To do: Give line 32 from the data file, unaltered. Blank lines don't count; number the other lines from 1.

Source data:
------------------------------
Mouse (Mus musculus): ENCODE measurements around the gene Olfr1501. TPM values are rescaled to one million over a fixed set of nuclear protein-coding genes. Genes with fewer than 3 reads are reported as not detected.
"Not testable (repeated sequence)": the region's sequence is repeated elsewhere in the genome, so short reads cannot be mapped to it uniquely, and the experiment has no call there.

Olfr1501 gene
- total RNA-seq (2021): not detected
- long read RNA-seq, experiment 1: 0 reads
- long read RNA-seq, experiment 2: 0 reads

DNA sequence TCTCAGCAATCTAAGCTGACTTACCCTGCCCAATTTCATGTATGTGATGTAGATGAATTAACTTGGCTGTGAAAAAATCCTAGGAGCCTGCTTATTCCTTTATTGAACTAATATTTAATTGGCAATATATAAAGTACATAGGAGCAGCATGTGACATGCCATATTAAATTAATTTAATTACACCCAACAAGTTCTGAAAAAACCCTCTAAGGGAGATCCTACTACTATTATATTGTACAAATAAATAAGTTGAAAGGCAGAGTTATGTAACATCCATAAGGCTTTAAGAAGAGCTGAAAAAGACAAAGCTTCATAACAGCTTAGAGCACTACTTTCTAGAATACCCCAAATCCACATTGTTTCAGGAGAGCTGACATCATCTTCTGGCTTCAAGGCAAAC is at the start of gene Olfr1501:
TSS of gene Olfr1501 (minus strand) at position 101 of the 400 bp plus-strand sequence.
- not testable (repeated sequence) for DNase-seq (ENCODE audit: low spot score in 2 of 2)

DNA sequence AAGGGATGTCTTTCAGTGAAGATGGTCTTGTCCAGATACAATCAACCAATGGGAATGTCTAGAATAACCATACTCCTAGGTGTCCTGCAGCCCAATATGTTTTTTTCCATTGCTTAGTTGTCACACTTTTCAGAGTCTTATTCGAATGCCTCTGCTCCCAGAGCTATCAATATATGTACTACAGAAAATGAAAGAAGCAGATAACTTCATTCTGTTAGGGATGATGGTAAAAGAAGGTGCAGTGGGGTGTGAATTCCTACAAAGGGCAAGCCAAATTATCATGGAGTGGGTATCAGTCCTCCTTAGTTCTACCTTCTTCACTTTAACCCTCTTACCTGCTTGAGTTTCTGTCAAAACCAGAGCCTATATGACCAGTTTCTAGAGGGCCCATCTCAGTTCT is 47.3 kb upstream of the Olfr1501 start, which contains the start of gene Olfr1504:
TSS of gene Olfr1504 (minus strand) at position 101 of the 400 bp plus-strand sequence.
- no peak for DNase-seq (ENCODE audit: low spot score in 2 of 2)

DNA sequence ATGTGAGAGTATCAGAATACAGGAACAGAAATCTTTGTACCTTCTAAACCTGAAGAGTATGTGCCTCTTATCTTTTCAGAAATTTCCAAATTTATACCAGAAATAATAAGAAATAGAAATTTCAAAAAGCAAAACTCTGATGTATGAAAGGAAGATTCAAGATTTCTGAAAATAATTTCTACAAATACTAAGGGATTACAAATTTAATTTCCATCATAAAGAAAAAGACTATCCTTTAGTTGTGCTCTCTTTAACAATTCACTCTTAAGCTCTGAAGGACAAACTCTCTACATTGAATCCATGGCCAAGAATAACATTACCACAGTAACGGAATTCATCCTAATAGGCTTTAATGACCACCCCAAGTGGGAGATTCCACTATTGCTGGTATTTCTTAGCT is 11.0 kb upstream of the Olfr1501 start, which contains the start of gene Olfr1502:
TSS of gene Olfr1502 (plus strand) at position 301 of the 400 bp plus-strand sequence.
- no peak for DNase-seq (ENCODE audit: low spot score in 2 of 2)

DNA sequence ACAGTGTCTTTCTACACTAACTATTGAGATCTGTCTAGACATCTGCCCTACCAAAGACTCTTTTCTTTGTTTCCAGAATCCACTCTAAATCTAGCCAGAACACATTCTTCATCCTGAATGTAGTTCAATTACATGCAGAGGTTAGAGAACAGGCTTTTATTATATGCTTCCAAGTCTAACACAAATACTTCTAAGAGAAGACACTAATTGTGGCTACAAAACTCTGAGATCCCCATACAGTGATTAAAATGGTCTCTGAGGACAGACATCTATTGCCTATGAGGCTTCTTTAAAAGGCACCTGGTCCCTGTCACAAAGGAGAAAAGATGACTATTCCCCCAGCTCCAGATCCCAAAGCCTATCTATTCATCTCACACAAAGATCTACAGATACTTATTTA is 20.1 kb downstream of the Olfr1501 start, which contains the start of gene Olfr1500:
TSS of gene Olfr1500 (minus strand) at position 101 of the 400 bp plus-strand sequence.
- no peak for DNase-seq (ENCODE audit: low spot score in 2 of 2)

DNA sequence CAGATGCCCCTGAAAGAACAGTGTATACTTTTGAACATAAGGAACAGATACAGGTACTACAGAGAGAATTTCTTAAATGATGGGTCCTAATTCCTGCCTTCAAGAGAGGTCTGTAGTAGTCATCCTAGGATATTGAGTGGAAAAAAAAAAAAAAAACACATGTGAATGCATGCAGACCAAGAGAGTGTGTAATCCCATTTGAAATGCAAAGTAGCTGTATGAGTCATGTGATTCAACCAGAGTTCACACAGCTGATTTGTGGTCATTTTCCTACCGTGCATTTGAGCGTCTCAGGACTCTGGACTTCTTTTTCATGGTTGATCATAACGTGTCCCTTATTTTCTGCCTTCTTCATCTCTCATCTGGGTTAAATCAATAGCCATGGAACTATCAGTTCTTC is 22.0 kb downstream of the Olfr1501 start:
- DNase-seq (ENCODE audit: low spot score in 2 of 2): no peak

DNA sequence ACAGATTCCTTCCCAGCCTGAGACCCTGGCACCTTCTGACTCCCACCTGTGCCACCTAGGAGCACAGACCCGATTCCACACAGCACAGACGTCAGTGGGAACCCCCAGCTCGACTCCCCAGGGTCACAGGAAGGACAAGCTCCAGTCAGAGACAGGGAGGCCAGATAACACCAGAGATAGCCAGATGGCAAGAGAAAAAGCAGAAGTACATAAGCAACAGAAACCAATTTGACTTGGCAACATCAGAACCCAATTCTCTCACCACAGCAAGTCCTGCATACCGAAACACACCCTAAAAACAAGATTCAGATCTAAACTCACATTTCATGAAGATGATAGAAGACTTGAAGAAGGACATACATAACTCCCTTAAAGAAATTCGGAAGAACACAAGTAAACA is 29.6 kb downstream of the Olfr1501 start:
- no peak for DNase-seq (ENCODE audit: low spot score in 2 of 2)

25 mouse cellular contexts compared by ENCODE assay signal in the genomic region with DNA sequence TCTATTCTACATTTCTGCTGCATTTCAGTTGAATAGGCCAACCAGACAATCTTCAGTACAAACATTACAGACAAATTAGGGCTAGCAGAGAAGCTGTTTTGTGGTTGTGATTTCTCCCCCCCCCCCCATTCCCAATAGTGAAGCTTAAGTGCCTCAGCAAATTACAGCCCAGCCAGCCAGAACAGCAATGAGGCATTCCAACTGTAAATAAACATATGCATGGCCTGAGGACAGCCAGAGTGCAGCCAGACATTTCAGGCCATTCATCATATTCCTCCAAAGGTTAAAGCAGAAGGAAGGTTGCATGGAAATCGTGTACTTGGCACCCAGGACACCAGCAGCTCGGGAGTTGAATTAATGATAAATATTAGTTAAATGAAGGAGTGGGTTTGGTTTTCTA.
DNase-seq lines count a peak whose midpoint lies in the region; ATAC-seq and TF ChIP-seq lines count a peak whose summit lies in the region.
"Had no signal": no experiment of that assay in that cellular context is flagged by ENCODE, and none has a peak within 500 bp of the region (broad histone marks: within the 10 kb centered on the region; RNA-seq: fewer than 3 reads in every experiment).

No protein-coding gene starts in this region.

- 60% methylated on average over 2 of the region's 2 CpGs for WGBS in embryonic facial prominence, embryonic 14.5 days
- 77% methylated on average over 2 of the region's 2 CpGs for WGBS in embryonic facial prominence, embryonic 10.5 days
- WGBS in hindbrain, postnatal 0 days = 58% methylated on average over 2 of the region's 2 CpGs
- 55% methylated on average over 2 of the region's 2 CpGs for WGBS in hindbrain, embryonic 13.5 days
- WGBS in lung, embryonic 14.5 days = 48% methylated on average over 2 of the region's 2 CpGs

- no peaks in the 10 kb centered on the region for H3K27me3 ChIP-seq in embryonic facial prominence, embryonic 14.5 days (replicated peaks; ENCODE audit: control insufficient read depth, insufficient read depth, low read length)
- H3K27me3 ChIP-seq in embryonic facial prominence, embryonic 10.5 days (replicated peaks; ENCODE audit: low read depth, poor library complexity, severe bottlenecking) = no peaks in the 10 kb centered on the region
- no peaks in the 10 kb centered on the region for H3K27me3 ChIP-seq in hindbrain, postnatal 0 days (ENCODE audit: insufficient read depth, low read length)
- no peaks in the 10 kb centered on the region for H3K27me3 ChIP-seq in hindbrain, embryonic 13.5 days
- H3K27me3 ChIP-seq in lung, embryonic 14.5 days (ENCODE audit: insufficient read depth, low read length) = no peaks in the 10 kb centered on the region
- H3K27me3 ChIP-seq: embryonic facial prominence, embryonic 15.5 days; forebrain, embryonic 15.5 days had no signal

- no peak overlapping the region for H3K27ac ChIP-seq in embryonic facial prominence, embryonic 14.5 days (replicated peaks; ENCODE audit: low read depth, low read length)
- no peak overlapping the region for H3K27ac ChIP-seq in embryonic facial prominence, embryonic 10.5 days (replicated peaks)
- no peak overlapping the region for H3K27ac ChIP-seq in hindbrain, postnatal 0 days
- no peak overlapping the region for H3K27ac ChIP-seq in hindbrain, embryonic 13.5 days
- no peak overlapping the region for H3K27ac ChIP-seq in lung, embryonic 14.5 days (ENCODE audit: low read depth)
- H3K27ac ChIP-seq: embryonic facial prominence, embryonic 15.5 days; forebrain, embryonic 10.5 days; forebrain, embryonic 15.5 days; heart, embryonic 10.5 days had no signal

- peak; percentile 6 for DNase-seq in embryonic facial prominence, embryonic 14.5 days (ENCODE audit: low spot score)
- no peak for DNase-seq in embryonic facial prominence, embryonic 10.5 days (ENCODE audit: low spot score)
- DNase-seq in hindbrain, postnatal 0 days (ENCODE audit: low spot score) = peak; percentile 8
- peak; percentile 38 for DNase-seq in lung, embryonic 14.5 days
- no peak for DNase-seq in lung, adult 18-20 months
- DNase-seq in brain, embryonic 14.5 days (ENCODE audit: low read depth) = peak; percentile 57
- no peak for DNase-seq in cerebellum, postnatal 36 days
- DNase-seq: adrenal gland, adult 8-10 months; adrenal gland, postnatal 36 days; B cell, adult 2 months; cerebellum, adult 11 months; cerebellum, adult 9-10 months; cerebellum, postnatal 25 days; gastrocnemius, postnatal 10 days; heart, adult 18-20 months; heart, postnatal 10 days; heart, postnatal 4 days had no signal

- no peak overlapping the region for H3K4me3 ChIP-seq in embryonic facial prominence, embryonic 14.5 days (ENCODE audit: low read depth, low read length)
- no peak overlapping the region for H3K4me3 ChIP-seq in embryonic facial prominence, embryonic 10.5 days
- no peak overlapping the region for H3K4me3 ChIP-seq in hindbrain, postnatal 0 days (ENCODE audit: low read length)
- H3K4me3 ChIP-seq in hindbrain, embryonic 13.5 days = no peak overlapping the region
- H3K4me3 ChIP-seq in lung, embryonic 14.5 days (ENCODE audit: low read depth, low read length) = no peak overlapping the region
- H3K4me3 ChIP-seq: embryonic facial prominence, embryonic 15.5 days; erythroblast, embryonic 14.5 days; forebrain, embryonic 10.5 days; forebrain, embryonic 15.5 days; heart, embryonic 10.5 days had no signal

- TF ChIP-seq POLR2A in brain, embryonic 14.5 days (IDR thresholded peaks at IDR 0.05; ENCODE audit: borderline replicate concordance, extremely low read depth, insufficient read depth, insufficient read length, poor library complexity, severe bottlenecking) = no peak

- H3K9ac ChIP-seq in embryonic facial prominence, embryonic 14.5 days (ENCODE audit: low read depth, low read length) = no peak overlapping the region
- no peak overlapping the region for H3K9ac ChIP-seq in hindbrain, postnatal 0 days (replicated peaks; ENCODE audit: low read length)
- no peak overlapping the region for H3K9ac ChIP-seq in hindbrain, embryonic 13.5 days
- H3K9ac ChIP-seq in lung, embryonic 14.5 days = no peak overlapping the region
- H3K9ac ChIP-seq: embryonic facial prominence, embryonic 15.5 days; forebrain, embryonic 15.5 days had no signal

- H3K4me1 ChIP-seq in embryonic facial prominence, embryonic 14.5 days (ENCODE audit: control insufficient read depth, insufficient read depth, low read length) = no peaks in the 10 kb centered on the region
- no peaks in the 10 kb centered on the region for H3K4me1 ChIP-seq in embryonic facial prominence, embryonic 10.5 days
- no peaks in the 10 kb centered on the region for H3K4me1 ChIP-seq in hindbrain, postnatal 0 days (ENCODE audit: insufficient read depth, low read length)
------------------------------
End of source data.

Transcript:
- no peaks in the 10 kb centered on the region for H3K27me3 ChIP-seq in embryonic facial prominence, embryonic 14.5 days (replicated peaks; ENCODE audit: control insufficient read depth, insufficient read depth, low read length)